What a beautiful life I lead
Though I may miss some worldly success
Had it not been for all of you
I may not have ever succeeded
According to the Me Too Movement website ( https://metoomvmt.org/ ), the MeToo Movement was founded over a decade ago, in 2006, by Tamara Burke, but this movement only recently gained popularity in the wake of the scandal involving Harvey Weinstein. The #Metoo Movement has been an iconic symbol for cultural and revolutionary change for woman, not only to gain more equality, but also to fight for respect and dignity as human beings. I have personally witnessed or heard many women, including myself, experience sexual or other types of exploitation simply because of our gender. From the #metoo movement, I have learned plenty of things, including what I believe are four of the most important credos that I hold that stem from the values of the #metoo movement that we can all apply, regardless of religious or political persuasion:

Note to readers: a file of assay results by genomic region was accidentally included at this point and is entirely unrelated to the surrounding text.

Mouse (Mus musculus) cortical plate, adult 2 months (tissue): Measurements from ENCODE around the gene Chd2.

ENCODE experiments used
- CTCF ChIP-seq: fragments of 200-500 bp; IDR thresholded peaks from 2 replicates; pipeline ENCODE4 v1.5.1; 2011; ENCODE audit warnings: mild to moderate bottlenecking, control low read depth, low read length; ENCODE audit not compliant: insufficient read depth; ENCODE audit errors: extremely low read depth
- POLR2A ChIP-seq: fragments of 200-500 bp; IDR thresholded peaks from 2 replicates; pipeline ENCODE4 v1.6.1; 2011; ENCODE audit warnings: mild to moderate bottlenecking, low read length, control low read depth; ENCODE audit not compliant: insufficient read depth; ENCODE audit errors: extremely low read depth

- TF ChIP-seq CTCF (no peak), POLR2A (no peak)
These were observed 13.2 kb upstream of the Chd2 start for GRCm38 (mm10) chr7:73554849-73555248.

- Survivors of sexual harassment and/or abuse need to be valued and respected as the brave people they are, and not condemned or judged.—One of the first things that I learned that the #Metoo Movement gave me an awareness of is the horrible ways that many survivors of sexual abuse and harassment are treated when they report these incidents. Their allegations are not only often dismissed or ignored, they are, in some cases, judged or condemned, as if they were all “false” allegations. Yes, there have been a few incidents where allegations have proven to be lies and drama, but more often than not, I have found that many of the people who dismissed these allegations felt that they had to protect the perpetrator or perpetrators for some reason, even if they knew these people actually abused these survivors! I also have found that many survivors of harassment and abuse have been afraid to speak out because when other survivors have spoken out they are not only accused of lying, but are often risk ostracization from their communities, and even, in some cases, their families as well. The #Metoo movement, for me, brought this problem to light, and motivated me to speak out against devaluing people, especially abuse survivors, who have already been devalued enough. We need to value everyone, but especially survivors of sexual harassment and abuse. It doesn’t matter what the person was wearing. No one deserves abusive or creepy behavior. One may say that if I wore suggestive clothing that I am, in effect, “asking” to get sexually abused or exploited. Nothing could be further from the truth! If someone has a temptation to abuse me just because of what I’m wearing, they have issues of self-control. This person can choose not to look my way, if he or she, is really being tempted in that way. They can also get help for their issues, instead of blaming their target or acting on their impulses. As my pastor has said repeatedly (that serves for everyone, regardless of religious belief), “Our response is our responsibility.”